My eyes linger over stunning photographs of blue and emerald water, reaching out from banks of white. In a couple of the frames, a man stands just at the shore, his back to the camera’s lens. He’s looking out onto a horizon dotted with vibrant colors of kites soaring, sailing high in the wind.
Breath comes in short gasps, especially at this late hour of the night. There is a weight of three kilos on my chest, and I shift awkwardly amongst bean-bag pillows, propping myself up on an already painful shoulder, so I can see the screen of my aging Lenovo better.
Beside me, on a messy bed, my three-year-old son smiles in his sleep.
The weight I feel is my second child, incubating the final month inside me. This last stretch of time will be the hardest, and the heaviest. But I’ve imagined, many times over, the first moment of finally seeing and holding my daughter—and that makes the wait less painful.
Scanning photographs my husband has sent of his day’s work as a kitesurf tour operator out on remote islands, I remember our carefree days of travel, when I could go at a moment’s notice and journey with him. Back then—four years ago—we had no other obligations. No children tying us down; no diapers to pack or bottles to wash. Just two people; two backpacks; two passports—the world.
Now we are four.
I’ve made the decision to have this second child, and meanwhile, to let my husband carry on as he has before the children came. His is a world of constant change and movement, and I would do everything to keep it that way. What I fear most, though, is the stagnation that conforming to “typical” family life may render. Of becoming attached to things, and houses, and places.
Yet some days, there’s a simple wanting of my own painting studio, with a hundred brushes and three easels; a full refrigerator and the break of constant relocation. I want to furnish the kids rooms with toys, and books—big hardback ones that are too heavy to lug around airports. They would have their own shelves and boxes for all the extras…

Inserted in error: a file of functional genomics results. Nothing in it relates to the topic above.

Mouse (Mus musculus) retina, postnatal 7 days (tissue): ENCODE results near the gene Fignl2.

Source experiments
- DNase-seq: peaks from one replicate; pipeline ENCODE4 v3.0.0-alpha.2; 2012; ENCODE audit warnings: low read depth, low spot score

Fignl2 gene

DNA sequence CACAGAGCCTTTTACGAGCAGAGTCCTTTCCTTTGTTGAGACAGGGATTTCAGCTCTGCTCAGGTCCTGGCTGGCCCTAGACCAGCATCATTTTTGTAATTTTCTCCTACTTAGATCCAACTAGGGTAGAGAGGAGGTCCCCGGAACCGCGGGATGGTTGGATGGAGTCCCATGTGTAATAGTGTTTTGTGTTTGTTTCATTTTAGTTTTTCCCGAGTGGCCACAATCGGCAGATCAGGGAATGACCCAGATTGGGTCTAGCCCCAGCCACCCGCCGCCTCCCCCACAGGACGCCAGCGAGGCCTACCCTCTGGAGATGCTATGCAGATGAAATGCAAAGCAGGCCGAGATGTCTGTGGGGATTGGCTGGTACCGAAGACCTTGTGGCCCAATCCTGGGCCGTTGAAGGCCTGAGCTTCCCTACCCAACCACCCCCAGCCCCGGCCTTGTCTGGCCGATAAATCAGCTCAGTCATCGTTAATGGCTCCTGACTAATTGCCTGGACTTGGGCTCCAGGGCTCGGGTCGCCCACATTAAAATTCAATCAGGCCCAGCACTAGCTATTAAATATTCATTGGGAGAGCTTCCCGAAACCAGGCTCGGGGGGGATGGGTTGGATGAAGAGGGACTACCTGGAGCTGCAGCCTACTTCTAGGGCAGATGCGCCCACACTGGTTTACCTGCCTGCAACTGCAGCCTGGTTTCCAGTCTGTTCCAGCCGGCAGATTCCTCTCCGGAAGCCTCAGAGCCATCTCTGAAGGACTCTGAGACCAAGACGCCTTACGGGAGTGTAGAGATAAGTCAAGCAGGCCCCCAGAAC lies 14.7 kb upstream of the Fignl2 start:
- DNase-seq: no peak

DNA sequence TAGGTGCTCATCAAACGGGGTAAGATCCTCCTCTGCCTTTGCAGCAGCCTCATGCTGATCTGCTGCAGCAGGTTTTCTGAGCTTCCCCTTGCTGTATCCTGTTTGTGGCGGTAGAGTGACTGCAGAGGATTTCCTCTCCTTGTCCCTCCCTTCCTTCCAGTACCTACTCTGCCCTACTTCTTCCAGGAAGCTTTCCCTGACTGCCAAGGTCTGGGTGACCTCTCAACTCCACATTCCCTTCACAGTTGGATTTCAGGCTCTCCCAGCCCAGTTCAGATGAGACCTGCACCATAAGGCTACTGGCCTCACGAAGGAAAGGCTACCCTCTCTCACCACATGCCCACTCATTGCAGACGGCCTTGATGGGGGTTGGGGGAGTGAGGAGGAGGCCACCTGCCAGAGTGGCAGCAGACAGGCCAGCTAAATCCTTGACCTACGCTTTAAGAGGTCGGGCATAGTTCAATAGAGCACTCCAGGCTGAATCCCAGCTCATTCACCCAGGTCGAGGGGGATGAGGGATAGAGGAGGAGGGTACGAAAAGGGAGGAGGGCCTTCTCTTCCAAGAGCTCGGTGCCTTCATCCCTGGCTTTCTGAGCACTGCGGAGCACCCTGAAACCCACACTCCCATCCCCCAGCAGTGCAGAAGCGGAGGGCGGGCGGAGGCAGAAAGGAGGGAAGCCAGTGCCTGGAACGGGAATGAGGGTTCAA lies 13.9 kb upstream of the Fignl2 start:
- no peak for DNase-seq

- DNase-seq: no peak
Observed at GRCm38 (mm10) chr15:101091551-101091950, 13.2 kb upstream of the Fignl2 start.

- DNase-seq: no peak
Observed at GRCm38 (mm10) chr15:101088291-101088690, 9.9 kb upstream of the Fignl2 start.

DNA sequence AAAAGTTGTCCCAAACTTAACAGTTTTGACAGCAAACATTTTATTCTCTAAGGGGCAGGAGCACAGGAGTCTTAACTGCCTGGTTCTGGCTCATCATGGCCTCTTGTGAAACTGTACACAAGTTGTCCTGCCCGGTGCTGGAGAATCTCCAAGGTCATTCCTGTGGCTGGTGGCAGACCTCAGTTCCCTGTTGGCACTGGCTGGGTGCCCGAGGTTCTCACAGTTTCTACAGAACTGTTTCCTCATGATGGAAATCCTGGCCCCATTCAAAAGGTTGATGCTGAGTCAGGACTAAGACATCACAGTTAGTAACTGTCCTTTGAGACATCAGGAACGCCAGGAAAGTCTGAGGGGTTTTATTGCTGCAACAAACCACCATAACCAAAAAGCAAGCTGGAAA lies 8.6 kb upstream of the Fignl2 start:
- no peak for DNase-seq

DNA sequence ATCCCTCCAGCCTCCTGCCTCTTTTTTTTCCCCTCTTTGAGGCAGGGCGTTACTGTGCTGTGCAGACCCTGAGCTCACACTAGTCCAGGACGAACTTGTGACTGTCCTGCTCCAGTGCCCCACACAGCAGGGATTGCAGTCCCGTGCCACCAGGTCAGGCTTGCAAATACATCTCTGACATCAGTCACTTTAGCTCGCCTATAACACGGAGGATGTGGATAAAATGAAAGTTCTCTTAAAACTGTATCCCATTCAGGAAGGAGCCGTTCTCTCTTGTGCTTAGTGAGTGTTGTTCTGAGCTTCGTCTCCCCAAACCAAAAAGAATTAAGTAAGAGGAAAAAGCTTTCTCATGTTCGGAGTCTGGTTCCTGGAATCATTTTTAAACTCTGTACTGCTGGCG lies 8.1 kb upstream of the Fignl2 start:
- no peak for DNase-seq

Is there somewhere in the middle one can find, a balance between being blown with the wind, and finding steady footing? Is there a spot you reach in life, when you’ve figured how to get on with the journey, while keeping rooted in the essentials?
I feel as if I’m still trying to find it. The longing I have is not for a physical home, because I have found that all over the globe with my boys, when we pitched our tents or mattress beds wherever the wind took us. And it all felt quite right.
I ponder how far we have come, the miles we have made together—it’s all worked out so far, despite the physical hardships, the sacrifices, and the endless not knowing.
Baby turns inside me, her fists pounding as if wanting to dig a way out. A sensation tightens inside me, hardening for nearly a minute, and then slowly releasing—Braxton Hicks. I soothe her from the outside, my hand rubbing against my own layer of skin, taut and stretched beyond normal. The inner fistfight doesn’t stop, but I’ve learned it hardly will, and that this is a good thing.
Closing my eyes, and rolling heavily onto my other hip, I shuffle the pillow underneath a leg lock, trying to find some semblance of comfort. It comes, finally, with the stillness of the night and another barrage of thoughts.
We were travelers, and still are. The journey has taken a different path, but it’s kept me walking steadily forward.
The moon winks through the open window, spraying its soft light ever so gently. In the silence, I drift and prepare again to dream.